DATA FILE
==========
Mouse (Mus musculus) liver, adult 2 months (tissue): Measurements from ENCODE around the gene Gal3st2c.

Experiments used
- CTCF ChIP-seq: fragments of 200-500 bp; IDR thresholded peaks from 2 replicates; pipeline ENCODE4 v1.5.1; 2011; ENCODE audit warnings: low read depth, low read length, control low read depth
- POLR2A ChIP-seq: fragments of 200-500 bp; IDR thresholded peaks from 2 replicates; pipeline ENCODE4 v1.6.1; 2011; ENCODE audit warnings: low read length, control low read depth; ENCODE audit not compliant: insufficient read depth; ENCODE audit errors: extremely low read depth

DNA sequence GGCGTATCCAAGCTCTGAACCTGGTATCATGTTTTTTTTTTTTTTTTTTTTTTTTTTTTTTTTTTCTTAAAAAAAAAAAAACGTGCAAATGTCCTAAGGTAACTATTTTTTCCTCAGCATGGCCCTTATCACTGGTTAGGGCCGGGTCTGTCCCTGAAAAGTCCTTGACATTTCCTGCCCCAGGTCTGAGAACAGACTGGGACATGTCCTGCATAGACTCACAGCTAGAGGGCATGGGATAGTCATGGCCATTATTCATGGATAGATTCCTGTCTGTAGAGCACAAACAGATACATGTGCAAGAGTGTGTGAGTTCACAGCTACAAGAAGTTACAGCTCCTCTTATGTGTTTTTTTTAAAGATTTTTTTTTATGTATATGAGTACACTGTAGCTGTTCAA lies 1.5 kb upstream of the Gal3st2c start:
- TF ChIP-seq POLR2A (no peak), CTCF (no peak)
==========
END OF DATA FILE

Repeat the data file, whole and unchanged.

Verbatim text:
Mouse (Mus musculus) liver, adult 2 months (tissue): Measurements from ENCODE around the gene Gal3st2c.

Experiments used
- CTCF ChIP-seq: fragments of 200-500 bp; IDR thresholded peaks from 2 replicates; pipeline ENCODE4 v1.5.1; 2011; ENCODE audit warnings: low read depth, low read length, control low read depth
- POLR2A ChIP-seq: fragments of 200-500 bp; IDR thresholded peaks from 2 replicates; pipeline ENCODE4 v1.6.1; 2011; ENCODE audit warnings: low read length, control low read depth; ENCODE audit not compliant: insufficient read depth; ENCODE audit errors: extremely low read depth

DNA sequence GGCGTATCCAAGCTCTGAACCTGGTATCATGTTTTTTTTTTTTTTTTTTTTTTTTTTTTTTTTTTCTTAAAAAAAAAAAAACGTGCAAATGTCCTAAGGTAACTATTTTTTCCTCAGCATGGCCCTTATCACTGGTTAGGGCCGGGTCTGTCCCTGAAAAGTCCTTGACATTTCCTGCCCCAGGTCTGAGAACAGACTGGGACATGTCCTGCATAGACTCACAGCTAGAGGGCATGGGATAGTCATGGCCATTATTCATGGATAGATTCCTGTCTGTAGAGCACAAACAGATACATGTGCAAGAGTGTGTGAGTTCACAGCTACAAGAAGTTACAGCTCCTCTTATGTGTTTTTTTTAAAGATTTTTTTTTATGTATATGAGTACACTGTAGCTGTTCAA lies 1.5 kb upstream of the Gal3st2c start:
- TF ChIP-seq POLR2A (no peak), CTCF (no peak)